In both cases, the district courts adopted a “holistic” approach proposed by the defendants, by asking whether “the majority of an employee’s assigned duties must physically be performed while standing and if the answer is yes, then “the ‘nature of the work’ requires standing.” Order at 8. Under the holistic approach, the entire range of duties must be considered along with the layout of the workplace and the employer’s job description and expectations. On the other hand, the plaintiffs in Kilby and Henderson contend that Section 14 of the Wage Order refers to discrete tasks performed by employees. In their view, if an employee is engaged in a task that can objectively be performed while seated, the employer must provide the employee with a suitable seat. Under this interpretation, neither the employee’s other tasks nor the employer’s business judgment would affect whether the nature of the work reasonably permits the use of seats.

The Ninth Circuit noted that the Wage Orders do not define “nature of the work,” “reasonably permits,” or “suitable seats,” and while the different approaches advocated by the parties would produce drastically different results, “the text of the regulation precludes neither.” Given the dearth of cases interpreting the Wage Orders, the Ninth Circuit asked the California Supreme Court for guidance. The California Supreme Court, in turn, sought input from the Department of Labor Standards Enforcement (DLSE) which stated a position that seemed to combine the parties’ two approaches (DLSE amicus brief available here).

At oral argument, the plaintiffs argued that the seating requirement is a minimum labor standard, akin to overtime or minimum wages, that must have an objective measure and asserted that an employer’s business judgment should have no part in the analysis of whether to provide seating. If the state Supreme Court adopts this objective measure and limits the inquiry to whether an employee is engaged in a task that can objectively be performed while seated, class certification of these claims will be much easier. The defendants again advocated the holistic approach based on the totality of the circumstances and which considers the employer’s business judgment. The holistic approach would make class certification more difficult because a court would be required to assess a variety of factors that could vary day-to-day and location-by-location. Most of the questions from the justices concerned the phrase “nature of the work” and whether the proper unit of analysis was the job as a whole or the discrete duties of each job. Some justices appeared to favor the plaintiffs’ interpretation, such as Justice Corrigan, who solely posed questions to the employers (the substance of her questions indicating she may favor the plaintiffs’ position), while others’ comments seemed to favor the defendants, with Justice Liu stating that it is not unreasonable that the defendants want their employees to demonstrate a certain presence with respect to customer service.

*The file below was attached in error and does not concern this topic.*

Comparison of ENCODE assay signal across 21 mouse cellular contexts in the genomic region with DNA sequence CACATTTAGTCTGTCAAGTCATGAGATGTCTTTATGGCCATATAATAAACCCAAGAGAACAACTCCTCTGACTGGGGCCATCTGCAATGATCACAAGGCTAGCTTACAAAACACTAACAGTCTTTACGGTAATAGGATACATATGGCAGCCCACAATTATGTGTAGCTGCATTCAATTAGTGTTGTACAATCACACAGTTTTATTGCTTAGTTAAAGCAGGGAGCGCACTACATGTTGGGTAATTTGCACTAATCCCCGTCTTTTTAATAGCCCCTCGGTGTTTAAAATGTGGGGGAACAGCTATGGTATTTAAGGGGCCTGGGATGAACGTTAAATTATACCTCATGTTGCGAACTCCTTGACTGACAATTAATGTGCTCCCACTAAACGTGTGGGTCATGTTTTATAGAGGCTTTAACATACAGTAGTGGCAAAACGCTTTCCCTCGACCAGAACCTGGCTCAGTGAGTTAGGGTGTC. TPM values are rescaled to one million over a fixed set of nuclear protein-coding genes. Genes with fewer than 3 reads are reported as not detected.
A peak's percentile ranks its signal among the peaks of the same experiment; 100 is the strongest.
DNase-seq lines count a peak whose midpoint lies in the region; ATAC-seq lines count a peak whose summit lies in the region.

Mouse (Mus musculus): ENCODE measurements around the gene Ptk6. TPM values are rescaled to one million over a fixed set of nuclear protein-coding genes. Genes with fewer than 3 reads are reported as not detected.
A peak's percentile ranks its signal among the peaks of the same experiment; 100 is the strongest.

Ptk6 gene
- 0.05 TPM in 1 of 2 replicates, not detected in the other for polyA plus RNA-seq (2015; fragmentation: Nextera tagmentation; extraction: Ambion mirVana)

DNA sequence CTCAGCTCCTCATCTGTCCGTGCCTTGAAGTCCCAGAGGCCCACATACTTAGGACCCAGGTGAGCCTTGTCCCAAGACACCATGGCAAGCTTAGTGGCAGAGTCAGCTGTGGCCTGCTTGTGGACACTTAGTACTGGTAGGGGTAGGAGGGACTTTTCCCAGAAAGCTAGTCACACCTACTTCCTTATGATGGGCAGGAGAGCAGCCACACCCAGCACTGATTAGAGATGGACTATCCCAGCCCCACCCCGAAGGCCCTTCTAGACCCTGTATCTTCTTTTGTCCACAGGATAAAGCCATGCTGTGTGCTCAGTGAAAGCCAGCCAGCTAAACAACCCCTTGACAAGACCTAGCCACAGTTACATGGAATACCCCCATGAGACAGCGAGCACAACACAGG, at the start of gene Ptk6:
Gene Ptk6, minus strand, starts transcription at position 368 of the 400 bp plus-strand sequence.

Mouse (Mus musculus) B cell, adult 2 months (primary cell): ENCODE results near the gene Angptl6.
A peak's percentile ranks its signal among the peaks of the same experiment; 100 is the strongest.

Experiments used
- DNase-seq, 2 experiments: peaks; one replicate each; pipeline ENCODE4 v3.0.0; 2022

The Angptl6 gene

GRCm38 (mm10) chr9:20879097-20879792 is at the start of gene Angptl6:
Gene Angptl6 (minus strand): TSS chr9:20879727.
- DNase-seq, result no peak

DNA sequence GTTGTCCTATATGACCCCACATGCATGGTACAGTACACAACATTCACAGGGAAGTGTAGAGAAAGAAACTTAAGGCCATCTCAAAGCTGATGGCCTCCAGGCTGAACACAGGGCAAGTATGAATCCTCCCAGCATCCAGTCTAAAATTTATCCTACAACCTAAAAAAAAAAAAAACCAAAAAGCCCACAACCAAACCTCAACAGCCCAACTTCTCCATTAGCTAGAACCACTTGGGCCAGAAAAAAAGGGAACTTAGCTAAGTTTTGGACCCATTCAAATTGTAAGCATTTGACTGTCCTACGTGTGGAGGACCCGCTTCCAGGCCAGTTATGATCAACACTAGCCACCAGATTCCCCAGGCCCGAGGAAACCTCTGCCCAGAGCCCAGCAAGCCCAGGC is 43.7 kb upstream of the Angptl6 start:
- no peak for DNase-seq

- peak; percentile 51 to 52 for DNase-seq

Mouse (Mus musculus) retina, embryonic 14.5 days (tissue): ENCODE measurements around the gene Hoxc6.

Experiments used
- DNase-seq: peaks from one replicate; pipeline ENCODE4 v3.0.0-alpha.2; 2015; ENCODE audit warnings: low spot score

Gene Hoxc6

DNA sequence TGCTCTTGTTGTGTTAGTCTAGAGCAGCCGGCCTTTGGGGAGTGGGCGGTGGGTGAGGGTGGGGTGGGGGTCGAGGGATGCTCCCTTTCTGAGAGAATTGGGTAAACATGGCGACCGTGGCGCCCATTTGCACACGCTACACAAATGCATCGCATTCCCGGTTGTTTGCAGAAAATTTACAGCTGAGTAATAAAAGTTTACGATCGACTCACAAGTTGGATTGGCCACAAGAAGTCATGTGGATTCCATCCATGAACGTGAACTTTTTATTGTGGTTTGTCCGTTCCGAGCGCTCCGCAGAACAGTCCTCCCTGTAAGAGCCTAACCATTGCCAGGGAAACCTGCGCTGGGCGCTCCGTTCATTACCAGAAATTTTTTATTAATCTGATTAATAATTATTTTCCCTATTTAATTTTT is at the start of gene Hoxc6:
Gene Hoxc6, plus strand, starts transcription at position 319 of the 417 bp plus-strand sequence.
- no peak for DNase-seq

The California Supreme Court’s opinion will have a dramatic impact on employers and employees and will likely influence whether seating claims can be certified as class actions. However, even if seating claims ultimately cannot easily be certified, aggregate liability for seating violations still may be imposed via the Private Attorneys General Act of 2004 (PAGA), which need not be certified to impose aggregate liability, pursuant to Arias v. Superior Court, 46 Cal.4th 969 (2009). PAGA civil liability can be quite substantial, as the statute provides $100 for each aggrieved employee per pay period for the initial violation and $200 for each aggrieved employee per pay period for each subsequent violation. See California Labor Code §2699(f)(2).

Authored By:
Robert Drexler, Senior Counsel